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A “reset” of the Anglican Communion

Western heresy prompts the beginning of a historic reordering of Anglicanism

Archbishop of Canterbury Justin Welby opens the General Synod in London, England, on Feb. 6. Getty Images/Photo by Leon Neal

A “reset” of the Anglican Communion
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The Global Fellowship of Confessing Anglicans (FCA) has spoken, and with a clear voice. The FCA recently held its fourth conference (known as GAFCON) in Kigali, Rwanda. Delegates representing nearly 85 percent of the world’s Anglicans had a lot on their plates, but the biggest concern was drafting a statement responding to the continued, unrepentant infidelity of western provinces of the communion, particularly the Church of England and its recent decision to allow for pastoral blessings for same-sex unions.

Of course, the archbishop of Canterbury and other bishops of the Church of England presented their policy as a compromise—a measure meant to keep together an institution that includes Christians who denounce sexual immorality as well as various members who affirm sin. This policy of blessing same-sex partnerships without establishing same-sex matrimony was supposed to achieve unity.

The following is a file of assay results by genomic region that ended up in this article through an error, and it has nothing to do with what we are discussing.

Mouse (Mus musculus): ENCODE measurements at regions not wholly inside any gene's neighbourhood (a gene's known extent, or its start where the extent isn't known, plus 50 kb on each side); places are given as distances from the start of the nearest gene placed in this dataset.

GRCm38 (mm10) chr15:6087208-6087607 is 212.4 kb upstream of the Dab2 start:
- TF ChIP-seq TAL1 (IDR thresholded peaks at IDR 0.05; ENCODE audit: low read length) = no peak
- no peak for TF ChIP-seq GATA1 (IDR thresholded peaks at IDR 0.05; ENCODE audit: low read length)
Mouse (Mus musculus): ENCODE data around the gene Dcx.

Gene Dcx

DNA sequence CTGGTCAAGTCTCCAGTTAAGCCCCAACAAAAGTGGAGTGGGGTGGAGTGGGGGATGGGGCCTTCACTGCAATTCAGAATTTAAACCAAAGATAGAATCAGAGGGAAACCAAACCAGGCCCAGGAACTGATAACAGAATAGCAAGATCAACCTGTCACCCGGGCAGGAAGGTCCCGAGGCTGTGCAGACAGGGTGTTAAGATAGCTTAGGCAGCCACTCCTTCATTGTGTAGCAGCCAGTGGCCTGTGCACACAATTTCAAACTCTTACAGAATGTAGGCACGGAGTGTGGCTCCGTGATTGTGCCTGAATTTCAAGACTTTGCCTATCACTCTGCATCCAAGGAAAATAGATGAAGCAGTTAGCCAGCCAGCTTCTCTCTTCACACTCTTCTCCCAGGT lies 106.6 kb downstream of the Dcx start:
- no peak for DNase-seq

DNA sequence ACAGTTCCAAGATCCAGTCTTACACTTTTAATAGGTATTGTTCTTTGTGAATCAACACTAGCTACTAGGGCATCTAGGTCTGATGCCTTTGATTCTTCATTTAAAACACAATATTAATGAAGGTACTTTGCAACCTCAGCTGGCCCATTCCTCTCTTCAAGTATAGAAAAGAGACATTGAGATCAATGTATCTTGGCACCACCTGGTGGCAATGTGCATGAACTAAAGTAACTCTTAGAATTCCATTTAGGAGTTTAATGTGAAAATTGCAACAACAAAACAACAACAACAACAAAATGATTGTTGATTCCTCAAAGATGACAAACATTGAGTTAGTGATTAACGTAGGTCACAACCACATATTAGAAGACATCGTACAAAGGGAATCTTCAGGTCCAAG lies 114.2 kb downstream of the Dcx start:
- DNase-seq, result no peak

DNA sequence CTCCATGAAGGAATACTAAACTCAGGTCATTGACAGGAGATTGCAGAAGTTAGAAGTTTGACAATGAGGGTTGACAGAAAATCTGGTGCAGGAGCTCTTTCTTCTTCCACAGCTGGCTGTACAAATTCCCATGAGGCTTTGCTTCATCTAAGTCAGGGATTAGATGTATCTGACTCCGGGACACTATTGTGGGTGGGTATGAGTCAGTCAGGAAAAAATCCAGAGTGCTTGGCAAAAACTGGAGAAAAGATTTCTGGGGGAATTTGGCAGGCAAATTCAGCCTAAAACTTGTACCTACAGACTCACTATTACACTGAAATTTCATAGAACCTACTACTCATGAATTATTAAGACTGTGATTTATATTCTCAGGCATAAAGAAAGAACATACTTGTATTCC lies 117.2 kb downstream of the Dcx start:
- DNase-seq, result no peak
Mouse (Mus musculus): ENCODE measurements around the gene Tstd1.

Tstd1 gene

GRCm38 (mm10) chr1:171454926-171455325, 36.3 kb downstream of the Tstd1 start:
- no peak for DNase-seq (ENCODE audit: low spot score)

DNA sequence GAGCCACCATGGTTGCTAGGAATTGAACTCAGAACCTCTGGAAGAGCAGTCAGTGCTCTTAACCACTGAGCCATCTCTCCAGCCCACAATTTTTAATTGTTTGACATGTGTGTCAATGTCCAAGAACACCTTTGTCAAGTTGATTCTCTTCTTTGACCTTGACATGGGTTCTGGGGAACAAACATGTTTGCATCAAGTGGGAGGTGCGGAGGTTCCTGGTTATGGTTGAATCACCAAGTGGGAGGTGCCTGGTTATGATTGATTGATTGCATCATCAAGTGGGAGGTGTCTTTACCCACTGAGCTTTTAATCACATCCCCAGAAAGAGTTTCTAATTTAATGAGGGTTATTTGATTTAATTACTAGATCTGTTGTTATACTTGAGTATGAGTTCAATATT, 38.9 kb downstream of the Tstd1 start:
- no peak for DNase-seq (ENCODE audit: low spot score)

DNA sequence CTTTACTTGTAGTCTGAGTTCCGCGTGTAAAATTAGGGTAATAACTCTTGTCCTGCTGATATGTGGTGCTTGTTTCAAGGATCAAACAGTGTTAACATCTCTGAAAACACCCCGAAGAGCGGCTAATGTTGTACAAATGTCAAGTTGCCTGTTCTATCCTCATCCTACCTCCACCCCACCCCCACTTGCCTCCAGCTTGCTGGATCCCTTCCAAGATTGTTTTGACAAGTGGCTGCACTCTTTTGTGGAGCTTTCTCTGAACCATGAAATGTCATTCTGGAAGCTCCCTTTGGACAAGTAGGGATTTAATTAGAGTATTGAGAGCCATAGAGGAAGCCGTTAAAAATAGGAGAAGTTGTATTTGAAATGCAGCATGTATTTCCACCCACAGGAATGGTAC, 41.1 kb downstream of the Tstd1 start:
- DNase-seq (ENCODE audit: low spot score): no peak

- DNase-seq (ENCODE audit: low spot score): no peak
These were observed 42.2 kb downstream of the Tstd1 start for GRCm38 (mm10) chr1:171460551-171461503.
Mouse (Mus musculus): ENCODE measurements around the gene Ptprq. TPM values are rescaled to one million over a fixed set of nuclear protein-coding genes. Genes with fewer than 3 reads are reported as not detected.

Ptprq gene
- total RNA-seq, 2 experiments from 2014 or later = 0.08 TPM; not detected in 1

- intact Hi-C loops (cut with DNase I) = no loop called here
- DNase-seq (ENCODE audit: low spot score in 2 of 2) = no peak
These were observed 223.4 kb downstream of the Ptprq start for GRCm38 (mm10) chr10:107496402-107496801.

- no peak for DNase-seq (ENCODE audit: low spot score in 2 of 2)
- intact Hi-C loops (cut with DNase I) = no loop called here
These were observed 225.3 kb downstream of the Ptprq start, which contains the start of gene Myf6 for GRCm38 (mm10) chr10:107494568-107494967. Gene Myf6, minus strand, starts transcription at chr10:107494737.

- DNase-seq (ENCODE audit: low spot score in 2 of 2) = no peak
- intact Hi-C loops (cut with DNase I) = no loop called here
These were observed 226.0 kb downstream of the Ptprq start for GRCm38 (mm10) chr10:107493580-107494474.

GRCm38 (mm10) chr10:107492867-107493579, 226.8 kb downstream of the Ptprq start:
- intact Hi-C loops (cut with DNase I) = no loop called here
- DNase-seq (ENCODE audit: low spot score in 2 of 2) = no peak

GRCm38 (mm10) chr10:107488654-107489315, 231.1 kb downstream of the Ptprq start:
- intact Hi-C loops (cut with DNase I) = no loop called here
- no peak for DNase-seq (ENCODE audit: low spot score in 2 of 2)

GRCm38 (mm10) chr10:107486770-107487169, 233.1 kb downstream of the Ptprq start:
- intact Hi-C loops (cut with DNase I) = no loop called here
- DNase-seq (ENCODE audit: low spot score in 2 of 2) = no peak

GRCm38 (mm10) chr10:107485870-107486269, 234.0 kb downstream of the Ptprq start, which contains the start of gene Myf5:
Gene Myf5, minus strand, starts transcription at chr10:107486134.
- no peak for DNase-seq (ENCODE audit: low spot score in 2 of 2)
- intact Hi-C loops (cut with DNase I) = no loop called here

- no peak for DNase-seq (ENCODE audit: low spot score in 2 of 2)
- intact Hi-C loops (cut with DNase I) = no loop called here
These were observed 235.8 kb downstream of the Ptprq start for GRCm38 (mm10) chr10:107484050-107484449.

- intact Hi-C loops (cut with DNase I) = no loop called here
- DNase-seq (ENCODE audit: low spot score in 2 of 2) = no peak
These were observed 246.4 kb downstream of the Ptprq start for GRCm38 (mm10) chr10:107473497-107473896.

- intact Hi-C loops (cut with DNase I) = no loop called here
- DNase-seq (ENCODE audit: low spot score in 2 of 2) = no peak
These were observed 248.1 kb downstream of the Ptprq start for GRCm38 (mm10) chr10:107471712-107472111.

Predictably, that policy has failed the test of unity. Neither faithful Christians within the Church of England nor the majority of Anglicans worldwide deem this an acceptable way forward. In fact, this policy’s adoption has resulted in a clear, forthright denouncement from the majority of the world’s Anglicans in the form of the Kigali Commitment.

The substance of the Kigali Commitment focuses on the crises of the Church of England’s doctrinal unfaithfulness, which has been made manifest in its endorsement of sexual immorality. While the ecclesiastical endorsement of the LGBT+ agenda draws the most notice, such behavior is the tip of an iceberg. Most of the problems lie under the surface, ranging from the denial of the Bible’s truthfulness and clarity to other doctrinal errors with regard to salvation, Jesus Christ, the Church, and human nature.

Revisionism tends toward universalism, the downplaying of sin, and otherwise portraying reality—even God Himself—as malleable to our will, preferences, and desires.